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In need of speed

COVID-year medical research wasn’t as sluggish as it seemed, but some changes could have improved its effectiveness


A researcher injects samples into tubes for COVID-19 analysis at El Bosque University virology laboratory in Colombia. Ivan Valencia/Bloomberg via Getty Images

In need of speed

Since the coronavirus pandemic began, much of the national media’s attention has focused on newly released medical research to help the country understand the new virus: What’s the best way to manage patients in the hospital? What are possible treatments for COVID-19? And of course, how can we develop a vaccine to protect people from the virus?

Some aspects of the fight progressed faster than many expected. Operation Warp Speed succeeded in bringing vaccines to market both quickly and safely. Yet other research developments seemed to lag, coming in weeks or even months later than planned. The University of Oxford’s STOIC trial, which discovered that the generic steroid budesonide helps against COVID-19, had planned to enroll its last patient in mid-November of last year—but the study ultimately needed almost two months more. What was the holdup?

To understand that, let’s consider how to design a research study to yield useful information. COVID-19 presents unique challenges to researchers because most patients recover: Its 99 percent survival rate means researchers would expect to need 100 patients to identify one COVID-19 death. Studies focusing on other outcomes—improving severe symptoms, for example—face similar challenges.

Quality research studies vary in their details, but each one builds on this basic framework:

  • It asks a specific question (testing a hypothesis).
  • It includes a group that doesn’t get the proposed treatment (the control group).
  • It follows a large enough group of patients, for a long enough period of time, to detect whether the study group or the control group fares better (it has sufficient power).
  • It assigns patients to the study group or control group randomly, so that the groups will generally be comparable (it ensures a representative sample).
  • It considers whether the proposed intervention helped and whether other factors might interfere with knowing that (it analyzes its results).
  • Other researchers, independent from those who did the study, double-check the work (the peer review process).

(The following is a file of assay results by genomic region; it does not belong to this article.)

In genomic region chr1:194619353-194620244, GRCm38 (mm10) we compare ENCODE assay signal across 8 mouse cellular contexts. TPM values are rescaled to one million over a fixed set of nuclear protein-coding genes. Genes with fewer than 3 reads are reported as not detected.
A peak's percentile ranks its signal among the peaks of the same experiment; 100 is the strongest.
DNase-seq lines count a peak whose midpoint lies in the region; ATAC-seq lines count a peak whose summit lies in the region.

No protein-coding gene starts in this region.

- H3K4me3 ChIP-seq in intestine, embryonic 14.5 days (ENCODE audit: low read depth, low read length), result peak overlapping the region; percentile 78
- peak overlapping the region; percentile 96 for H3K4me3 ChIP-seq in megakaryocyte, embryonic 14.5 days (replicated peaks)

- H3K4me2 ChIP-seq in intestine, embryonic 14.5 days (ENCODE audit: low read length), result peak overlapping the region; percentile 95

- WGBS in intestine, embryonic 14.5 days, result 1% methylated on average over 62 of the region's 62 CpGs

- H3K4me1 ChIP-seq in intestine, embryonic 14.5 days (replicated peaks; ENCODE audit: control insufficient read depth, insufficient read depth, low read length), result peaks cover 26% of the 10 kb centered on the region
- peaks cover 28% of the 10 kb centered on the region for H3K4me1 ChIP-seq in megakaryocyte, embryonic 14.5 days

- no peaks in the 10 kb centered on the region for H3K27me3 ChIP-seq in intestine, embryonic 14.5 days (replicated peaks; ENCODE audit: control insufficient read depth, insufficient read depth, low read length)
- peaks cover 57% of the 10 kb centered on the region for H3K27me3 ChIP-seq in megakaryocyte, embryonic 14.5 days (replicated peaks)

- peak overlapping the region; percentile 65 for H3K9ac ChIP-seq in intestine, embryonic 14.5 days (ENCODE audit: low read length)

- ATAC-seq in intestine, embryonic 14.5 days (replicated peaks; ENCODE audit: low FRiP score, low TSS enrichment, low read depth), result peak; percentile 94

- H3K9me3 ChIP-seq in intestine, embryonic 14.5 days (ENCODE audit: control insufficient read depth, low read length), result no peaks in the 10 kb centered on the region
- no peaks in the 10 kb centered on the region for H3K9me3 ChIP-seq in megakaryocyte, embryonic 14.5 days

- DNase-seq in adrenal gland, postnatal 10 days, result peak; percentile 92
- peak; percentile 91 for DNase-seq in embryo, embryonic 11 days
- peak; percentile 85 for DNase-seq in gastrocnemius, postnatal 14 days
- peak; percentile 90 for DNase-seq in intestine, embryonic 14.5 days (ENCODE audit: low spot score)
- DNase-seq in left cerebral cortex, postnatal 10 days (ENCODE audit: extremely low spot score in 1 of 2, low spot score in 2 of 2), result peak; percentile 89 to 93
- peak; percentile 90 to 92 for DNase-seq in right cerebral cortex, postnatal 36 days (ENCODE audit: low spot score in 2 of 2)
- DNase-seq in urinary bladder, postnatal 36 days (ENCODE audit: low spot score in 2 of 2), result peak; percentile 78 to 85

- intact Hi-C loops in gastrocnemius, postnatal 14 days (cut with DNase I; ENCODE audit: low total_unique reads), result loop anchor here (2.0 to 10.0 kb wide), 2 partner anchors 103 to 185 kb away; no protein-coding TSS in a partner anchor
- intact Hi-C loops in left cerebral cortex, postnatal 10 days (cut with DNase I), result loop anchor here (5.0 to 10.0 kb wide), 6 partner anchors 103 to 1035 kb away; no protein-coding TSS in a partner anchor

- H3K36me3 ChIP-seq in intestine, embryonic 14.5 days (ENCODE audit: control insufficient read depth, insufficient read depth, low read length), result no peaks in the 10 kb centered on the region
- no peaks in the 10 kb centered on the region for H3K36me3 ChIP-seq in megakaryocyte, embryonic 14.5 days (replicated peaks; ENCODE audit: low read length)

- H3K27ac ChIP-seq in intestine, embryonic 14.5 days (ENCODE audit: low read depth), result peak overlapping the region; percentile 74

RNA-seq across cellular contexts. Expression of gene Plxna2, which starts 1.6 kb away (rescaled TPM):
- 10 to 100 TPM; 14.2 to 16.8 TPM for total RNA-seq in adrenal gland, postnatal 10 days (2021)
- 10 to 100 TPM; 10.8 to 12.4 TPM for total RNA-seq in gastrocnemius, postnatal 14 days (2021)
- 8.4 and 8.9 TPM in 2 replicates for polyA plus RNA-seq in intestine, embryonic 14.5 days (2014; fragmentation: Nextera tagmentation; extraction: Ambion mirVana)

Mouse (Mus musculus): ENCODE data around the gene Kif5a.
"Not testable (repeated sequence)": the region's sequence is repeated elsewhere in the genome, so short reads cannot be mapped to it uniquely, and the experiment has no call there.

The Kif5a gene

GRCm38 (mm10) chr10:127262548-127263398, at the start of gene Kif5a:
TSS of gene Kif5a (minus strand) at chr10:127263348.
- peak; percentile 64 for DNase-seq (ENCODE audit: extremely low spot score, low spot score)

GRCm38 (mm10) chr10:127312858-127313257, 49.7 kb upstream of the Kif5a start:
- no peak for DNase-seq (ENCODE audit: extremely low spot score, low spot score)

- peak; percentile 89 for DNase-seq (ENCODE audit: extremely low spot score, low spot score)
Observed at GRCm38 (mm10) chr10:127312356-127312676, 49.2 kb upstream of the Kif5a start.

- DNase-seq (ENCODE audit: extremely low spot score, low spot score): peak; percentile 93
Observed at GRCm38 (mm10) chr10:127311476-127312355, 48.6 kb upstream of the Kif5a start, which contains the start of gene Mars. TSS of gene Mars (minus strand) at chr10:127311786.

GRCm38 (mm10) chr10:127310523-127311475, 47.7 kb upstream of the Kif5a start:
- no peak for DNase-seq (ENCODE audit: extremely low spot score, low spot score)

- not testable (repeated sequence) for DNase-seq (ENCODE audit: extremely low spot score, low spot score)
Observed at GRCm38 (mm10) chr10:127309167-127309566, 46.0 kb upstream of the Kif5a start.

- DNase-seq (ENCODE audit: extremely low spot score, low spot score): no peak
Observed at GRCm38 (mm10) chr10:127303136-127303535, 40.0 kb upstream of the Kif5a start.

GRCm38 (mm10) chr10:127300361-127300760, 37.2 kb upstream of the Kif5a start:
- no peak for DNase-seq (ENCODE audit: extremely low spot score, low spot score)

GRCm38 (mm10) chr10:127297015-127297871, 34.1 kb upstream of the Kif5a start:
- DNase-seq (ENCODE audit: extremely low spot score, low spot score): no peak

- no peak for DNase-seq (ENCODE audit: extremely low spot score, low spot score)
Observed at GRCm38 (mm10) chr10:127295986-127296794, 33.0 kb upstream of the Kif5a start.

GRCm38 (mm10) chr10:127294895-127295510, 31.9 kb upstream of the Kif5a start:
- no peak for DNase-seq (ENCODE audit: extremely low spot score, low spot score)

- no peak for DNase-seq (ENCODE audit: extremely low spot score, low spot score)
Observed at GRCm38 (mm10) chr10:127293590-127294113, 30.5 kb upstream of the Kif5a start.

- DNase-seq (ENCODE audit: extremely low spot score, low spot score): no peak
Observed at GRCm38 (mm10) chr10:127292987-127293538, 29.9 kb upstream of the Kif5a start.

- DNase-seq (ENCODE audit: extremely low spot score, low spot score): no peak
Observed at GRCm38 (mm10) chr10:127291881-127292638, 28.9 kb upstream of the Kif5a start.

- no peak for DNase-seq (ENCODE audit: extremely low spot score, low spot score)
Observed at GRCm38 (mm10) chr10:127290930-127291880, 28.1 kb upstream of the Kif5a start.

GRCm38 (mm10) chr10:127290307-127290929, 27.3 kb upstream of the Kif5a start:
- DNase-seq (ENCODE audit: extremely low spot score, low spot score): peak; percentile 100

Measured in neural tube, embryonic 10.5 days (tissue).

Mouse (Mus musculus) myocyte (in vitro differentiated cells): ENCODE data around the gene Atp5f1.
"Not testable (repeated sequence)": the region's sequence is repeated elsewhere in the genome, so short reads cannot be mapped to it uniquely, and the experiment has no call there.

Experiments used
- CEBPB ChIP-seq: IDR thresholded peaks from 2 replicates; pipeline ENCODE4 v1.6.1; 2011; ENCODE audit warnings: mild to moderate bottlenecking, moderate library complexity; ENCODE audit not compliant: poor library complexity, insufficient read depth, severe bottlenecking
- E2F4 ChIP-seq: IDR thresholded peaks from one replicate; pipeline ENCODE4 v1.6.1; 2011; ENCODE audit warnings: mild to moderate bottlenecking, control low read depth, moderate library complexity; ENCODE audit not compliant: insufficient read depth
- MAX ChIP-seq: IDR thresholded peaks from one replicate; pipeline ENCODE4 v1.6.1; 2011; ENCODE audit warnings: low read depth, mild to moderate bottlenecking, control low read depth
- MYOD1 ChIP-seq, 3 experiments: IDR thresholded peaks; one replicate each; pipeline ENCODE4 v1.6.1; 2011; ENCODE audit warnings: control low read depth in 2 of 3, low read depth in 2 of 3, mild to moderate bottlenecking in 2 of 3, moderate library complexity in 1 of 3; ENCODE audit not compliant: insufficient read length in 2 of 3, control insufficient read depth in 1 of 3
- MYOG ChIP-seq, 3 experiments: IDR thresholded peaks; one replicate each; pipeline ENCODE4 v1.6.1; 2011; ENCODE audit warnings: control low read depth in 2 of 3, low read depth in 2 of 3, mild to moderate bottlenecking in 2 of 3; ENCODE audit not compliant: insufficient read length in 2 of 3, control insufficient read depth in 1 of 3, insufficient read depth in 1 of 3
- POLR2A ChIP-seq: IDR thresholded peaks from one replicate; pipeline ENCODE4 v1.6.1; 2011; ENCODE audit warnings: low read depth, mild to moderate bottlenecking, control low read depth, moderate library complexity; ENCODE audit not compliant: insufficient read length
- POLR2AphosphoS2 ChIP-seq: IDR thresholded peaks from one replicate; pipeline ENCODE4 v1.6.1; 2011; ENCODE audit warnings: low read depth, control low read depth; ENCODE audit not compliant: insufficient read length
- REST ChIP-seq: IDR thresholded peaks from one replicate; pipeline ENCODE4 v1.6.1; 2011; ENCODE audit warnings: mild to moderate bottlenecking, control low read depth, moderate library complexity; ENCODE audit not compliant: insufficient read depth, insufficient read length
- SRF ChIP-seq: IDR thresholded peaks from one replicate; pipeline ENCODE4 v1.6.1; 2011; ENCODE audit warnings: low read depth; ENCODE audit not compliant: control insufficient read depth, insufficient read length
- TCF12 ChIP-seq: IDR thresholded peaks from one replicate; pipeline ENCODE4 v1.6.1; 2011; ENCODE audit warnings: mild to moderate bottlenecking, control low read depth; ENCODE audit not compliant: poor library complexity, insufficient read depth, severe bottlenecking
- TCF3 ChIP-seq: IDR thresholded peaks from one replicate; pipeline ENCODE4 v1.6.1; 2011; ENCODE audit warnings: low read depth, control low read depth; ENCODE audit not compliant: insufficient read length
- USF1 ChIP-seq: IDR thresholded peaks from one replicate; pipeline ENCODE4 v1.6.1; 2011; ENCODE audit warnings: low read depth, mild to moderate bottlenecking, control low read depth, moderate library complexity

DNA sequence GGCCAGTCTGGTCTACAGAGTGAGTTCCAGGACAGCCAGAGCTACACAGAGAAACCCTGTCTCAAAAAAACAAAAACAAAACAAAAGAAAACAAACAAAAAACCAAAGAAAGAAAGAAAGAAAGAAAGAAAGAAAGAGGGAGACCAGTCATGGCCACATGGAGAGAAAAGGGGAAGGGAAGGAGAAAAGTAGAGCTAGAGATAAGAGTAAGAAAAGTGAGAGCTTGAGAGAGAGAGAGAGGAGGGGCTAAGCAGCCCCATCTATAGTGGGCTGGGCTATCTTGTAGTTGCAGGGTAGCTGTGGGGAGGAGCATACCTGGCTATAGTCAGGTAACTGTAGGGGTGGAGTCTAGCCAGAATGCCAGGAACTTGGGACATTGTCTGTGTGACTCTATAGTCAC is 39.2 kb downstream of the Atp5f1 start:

As with vaccine development, research studies can be sped up—but only so much before quality suffers. Researchers carefully calculate how many patients they’ll need to enroll in a study in order to achieve accurate results, but they often struggle to find those patients quickly after diagnosis due to legal barriers protecting personal health data.

The Journal of the American Medical Association received 11,000 submissions in the first five months of 2020.

Staff at research journals last year worked hard to minimize delays with peer review and editing: The time between a study’s submission and its publication dropped by almost 50 percent during the pandemic. Yet it still averaged about 60 days at some of the top journals amid the unprecedented rush of journal submissions in 2020. A Lancet article reported in May that the Journal of the American Medical Association received 11,000 submissions in the first five months of 2020, almost three times more than the same period in 2019. This makes the STOIC trial’s path to publication all the more impressive: Its results reached the public less than one month after the last patient enrolled.

The Lancet article also pointed out that in the research world’s well-intentioned haste to do something about the pandemic, it ended up with many small, poorly designed studies, precluding any meaningful attempt at combining their data into larger, stronger studies. Those initial studies did serve as a source of hypotheses for better-quality research, but they also confused the public. For instance, the presence of “research” supporting drugs like hydroxychloroquine that were later shown to be ineffective against COVID-19 stoked online conspiracy theories and social-media debates.

The Lancet authors argued that research teams would have served the public more effectively by coordinating their efforts toward fewer, but higher-quality, studies—and that they would have ultimately saved time, and lives, by doing so.

Still, perhaps the greatest surprise about the pace of research during the COVID-19 pandemic was not how slowly it moved, but rather how quickly, given the year’s chaos. In reflecting on the good and the bad of our response to the pandemic so far, let’s remember the hard work of those who strove to guide it with quality data.


Charles Horton, M.D. Charles is WORLD's medical correspondent. He is a World Journalism Institute graduate and a physician. Charles resides near Pittsburgh with his wife and four children.

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